Professor Cooper holds the Wolfson Chair in Biomedical Engineering at the University of Glasgow, with a track record in translation of medical devices both through collaboration, spin-out, advisory positions and industrial collaboration. He has extensive experience of working in the delivery of medical diagnostics in low resource communities, particularly with partners in Southern and Eastern Africa.

He was a panel member on RAE2008 (Electrical Engineering), REF2014 (General Engineering) and currently serves on REF 2021 (Engineering). He also sits on the International Advisory Board Chinese Academy of Sciences Innovation Cooperation Centre and is a Visiting Professor, University of Oxford and OSCAR, Suzhou, China and at The School of Medical Science and Technology, IIT Kharagpur, India. He is an Emeritus Vice Principal, having previously been VP (PVC) in Knowledge Exchange & Innovation (2014-2019). He was elected as a Fellow of the Royal Academy of Engineering as well as a Fellow of the Royal Society of Edinburgh.

Rachel Cooper OBE is Distinguished Professor of Design Management and Policy at Lancaster University, where she is also Chair of the Lancaster Institute for the Contemporary Arts and co-Director of ImaginationLancaster.

With a background in pharmacology Karen has always had an interest in healthcare and in 2008 was appointed to a lectureship at Loughborough University within the Department of Chemical Engineering.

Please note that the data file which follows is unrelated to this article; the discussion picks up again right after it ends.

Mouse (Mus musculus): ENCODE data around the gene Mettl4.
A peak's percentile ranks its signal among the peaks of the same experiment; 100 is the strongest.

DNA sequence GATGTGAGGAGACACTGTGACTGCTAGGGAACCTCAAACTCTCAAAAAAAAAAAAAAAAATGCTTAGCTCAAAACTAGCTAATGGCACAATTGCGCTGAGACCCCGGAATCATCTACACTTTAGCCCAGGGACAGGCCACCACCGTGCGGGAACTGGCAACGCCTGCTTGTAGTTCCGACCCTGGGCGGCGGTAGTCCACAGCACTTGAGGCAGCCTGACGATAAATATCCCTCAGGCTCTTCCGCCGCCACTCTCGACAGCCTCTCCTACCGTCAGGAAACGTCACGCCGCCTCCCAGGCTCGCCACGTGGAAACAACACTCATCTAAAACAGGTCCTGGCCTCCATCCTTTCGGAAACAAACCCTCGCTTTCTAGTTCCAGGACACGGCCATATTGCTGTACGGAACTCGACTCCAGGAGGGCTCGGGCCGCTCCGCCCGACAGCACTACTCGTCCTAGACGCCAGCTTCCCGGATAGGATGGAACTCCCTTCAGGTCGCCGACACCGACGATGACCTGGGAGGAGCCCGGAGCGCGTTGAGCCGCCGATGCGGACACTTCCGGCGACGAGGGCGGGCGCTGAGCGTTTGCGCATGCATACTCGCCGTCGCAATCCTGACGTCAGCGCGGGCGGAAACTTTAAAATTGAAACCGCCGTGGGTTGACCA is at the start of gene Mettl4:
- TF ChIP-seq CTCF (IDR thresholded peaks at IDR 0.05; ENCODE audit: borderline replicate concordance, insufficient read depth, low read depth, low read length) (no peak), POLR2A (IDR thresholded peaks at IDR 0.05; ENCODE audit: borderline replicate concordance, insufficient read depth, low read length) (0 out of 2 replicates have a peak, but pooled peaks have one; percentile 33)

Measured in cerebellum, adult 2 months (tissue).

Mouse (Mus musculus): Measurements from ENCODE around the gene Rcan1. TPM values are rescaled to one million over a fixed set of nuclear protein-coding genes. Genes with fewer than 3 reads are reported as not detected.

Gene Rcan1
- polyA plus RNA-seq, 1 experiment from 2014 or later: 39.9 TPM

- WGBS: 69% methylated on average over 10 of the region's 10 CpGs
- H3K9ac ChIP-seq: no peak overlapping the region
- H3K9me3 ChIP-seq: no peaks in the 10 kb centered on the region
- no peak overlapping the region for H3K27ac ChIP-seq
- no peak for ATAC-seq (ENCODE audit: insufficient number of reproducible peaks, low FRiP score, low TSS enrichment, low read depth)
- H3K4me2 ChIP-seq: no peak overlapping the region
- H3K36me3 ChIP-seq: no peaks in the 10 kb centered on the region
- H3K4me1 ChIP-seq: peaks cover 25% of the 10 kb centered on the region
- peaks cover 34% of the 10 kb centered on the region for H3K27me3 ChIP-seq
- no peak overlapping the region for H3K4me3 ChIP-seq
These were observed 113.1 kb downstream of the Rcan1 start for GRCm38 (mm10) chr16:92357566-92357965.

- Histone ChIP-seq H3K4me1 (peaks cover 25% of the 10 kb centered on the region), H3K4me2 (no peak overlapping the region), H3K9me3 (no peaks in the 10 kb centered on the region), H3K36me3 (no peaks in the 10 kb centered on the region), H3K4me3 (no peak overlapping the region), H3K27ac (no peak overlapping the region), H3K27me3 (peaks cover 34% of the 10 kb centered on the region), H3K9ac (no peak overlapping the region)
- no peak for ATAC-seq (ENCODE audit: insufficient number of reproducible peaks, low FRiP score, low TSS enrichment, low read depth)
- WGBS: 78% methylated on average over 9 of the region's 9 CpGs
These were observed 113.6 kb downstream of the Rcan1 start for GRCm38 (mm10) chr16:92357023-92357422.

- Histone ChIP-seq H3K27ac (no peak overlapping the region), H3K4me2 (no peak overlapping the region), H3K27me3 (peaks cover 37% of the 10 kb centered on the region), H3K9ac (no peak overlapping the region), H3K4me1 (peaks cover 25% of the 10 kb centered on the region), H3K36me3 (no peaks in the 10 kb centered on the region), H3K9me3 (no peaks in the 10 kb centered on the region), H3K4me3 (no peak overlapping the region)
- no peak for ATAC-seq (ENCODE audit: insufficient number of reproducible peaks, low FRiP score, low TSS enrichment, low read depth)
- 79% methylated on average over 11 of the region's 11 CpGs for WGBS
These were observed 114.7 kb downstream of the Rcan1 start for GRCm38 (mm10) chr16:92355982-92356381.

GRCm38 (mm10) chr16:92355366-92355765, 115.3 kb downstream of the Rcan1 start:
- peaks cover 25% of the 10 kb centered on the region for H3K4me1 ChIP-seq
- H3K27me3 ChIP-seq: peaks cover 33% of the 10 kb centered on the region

Over the past 25+ years at Pfizer I have been fortunate to have worked on a wide range of drug products (e.g Tikosyn, Vfend, Sutent, Macugen, Celzentry, Toviaz, Bosulif, Vizimpro, Lorviqua, Talzenna) and drug delivery technologies (Vfend IV, Caduet, and Viagra ODT) including IR and MR tablets and capsules, parenteral, oral liquid products, inhalation and paediatric dosage forms. 

Joanna is the Deputy Director for Strategic Business Development at the EPSRC with a focus on new and emerging programs and projects. She is also advisor to the Executive Chair and works with many external bodies to drive forward the interests of the Engineering and Physical Sciences research community.

Andy Crabtree is Professor of Computer Science at the University of Nottingham, though a sociologist by background and training. His work has played a formative role in developing the qualitative social science approach ‘ethnography’ to support IT research and systems design. He was the first ethnographer to be awarded a Senior (Established Career) Fellowship by the EPSRC, which focused on privacy and accountability in the Internet of Things.

He is co-investigator with the Horizon Digital Economy Research Institute and the Trusted Autonomous Systems Governance node, member of the ESRC and EPSRC peer review colleges, and the Strategic Priorities Fund evaluation advisory group.

Professor Jason Crain received his undergraduate degree in Physics from the Massachusetts Institute of Technology and PhD from the University of Edinburgh where he later held the Chair of Applied Physics. He concurrently held senior management and executive positions (Head of Physical Sciences and Executive Director of Research) at the UK's National Physical Laboratory from 2007-2016.

University of Oxford

University of Glasgow